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In landmark "lovefest," Dunedin approves new agreement with country club

The Dunedin Country Club, whose membership has dwindled to less than 200, pledged $6.4 million in course improvements over the next 20 years. As part of its new agreement with the city, the name of the club will be changed to the Dunedin Golf Club.

DOUGLAS R. CLIFFORD | Times (2007)

The Dunedin Country Club, whose membership has dwindled to less than 200, pledged $6.4 million in course improvements over the next 20 years. As part of its new agreement with the city, the name of the club will be changed to the Dunedin Golf Club.

DUNEDIN — City commissioners unanimously approved a new leasing agreement on Thursday that they say will encourage a "new attitude of openness" at the struggling Dunedin Country Club, ending two years of negotiations with a round of applause from the standing-room-only crowd at City Hall.

What began with the club's request for a cheaper lease and then spiraled through months of anger and frustration ended with a cheery "lovefest," said Commissioner David Carson. Club treasurer Jane Baird called the new agreement "a thousand times better" than the lease the club had abided by for decades, pointing to a 106-4 vote of support within its membership.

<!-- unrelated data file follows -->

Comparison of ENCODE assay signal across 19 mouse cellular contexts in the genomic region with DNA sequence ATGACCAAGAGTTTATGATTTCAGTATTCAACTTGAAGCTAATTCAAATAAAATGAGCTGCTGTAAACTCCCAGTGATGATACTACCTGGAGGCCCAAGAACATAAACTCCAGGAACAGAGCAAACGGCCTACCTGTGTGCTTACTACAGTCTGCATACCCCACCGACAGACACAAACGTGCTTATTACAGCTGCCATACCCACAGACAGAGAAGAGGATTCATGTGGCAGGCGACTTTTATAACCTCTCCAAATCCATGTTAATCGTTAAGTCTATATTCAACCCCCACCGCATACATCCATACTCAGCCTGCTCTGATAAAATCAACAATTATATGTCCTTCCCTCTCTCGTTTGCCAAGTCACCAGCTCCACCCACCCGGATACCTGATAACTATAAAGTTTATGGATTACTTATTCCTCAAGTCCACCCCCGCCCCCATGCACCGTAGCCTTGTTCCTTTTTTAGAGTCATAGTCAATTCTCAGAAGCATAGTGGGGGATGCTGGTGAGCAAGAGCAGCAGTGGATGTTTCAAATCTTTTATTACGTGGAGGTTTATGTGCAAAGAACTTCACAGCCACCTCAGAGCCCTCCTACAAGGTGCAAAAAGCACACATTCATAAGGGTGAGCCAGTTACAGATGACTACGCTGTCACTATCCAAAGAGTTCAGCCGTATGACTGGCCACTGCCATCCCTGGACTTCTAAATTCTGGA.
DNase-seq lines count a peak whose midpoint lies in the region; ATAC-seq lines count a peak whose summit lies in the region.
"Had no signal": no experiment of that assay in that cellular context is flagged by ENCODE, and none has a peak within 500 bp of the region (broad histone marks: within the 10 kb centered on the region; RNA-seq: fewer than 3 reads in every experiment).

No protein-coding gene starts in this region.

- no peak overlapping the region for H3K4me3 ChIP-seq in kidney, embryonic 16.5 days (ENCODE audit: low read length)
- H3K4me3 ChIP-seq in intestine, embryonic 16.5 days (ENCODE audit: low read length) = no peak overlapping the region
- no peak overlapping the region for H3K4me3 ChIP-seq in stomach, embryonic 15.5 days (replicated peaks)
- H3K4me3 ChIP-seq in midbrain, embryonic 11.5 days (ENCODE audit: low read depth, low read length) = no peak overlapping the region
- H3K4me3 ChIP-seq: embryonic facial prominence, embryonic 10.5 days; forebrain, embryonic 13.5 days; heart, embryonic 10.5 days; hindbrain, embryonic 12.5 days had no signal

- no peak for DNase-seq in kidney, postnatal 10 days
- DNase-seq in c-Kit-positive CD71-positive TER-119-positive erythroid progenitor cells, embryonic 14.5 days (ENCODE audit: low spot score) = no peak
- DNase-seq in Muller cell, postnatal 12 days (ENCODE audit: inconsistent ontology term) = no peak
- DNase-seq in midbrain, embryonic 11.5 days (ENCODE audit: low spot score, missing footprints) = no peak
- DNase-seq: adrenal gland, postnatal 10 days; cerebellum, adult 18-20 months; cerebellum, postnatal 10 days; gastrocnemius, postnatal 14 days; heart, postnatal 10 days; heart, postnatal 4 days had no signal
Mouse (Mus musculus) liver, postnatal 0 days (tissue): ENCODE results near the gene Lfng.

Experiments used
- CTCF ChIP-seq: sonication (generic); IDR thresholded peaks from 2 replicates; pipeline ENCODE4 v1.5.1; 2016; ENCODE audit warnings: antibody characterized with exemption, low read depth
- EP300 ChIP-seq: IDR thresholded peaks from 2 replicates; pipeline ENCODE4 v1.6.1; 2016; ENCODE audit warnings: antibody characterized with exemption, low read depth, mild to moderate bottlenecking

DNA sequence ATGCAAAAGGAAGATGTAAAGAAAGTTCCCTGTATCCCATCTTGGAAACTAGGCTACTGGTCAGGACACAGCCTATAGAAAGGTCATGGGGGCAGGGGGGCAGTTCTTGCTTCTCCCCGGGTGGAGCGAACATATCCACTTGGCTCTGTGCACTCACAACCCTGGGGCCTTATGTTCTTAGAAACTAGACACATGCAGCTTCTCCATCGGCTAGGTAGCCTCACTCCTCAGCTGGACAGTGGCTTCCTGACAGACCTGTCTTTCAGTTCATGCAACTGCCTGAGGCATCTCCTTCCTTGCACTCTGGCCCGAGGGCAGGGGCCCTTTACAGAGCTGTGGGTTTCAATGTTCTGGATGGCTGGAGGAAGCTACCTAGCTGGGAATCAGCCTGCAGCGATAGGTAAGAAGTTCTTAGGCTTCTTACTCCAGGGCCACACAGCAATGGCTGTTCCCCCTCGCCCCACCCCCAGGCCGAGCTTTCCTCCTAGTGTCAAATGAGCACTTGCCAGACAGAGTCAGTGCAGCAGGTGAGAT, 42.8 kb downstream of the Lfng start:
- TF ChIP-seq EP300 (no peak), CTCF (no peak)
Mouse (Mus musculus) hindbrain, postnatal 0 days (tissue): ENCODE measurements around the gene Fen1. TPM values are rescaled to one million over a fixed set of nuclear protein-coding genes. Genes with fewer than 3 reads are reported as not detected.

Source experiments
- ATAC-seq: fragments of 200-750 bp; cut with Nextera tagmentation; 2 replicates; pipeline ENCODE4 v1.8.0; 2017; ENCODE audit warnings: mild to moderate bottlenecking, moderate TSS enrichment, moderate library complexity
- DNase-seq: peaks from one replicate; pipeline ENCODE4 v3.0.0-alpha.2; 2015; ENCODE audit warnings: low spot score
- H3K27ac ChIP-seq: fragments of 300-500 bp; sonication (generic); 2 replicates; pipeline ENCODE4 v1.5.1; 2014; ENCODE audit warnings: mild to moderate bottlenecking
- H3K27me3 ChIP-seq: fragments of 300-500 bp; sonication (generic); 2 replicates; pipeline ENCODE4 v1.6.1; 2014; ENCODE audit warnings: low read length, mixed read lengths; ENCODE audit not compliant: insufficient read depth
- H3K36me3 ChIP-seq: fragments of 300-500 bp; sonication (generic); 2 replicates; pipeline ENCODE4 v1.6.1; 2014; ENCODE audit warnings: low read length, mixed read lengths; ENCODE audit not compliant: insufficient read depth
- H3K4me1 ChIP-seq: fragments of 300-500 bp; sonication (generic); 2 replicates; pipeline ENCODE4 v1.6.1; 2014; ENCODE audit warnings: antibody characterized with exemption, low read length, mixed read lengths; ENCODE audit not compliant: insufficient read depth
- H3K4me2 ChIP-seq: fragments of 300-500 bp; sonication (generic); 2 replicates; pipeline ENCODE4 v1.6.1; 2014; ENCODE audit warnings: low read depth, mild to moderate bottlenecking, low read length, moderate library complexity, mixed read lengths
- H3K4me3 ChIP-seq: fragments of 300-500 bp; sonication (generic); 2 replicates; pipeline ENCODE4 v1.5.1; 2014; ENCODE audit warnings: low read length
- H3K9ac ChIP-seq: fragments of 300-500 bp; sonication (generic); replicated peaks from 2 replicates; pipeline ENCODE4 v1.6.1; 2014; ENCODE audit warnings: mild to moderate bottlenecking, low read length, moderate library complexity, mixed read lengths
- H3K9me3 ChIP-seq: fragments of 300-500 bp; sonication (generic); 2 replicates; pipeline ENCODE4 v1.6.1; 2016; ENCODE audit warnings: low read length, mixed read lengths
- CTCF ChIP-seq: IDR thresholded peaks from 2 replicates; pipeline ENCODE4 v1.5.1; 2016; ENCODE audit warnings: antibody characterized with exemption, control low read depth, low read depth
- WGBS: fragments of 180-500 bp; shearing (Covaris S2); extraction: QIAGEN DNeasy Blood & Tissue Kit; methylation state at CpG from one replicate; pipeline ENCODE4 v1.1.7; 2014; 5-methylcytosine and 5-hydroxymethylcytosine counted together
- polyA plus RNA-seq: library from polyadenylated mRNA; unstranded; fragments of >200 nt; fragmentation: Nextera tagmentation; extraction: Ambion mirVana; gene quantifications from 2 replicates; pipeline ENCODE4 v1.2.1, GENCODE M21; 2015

The city-club negotiations "brought out the best in us," said Mayor Dave Eggers. "All of it really brought us together."

Among the 45-page agreement's changes, to begin Dec. 1:

• The club's board of directors shall continue operating the golf course for 20 years, with city-club discussions at five-year intervals, as long as the city believes the club has not "defaulted" on the agreement.

• Club revenue will pay for property improvements and the salary of a general manager overseeing daily operations. A fifth of annual golf revenue over $1.8 million and a tenth of non-golf revenue over $900,000 would be paid to the city, though, as City Manager Rob DiSpirito said, there is "no guarantee this threshold will be reached." (In 2008, the club earned $2.5 million total.)

• The club, accused by some of rudeness toward nonmembers, will make "all reasonable efforts" to market its golf course and restaurant to the public.

• A city employee will have a vote with the club's board of directors.

• The name will change to the Dunedin Golf Club.

The club, whose membership has dwindled to less than 200, pledged $6.4 million in course improvements over the next 20 years.

A second vote Thursday unanimously approved the $250,000 sale of the club's 3-acre "Grove Tract" to the city for future use as a stormwater basin. Commissioners called the deal a win-win situation: The club can continue to use the tract's two chipping greens and spend more money on course improvements, and the city can now apply for a grant that would pay about $1 million for lining, pipes and labor necessary to drain water from the flood-prone Dunedin Isles subdivision.

Drew Harwell can be reached at dharwell@sptimes.com or (727) 445-4170.

In landmark "lovefest," Dunedin approves new agreement with country club 11/20/09 [Last modified: Friday, November 20, 2009 8:00pm]
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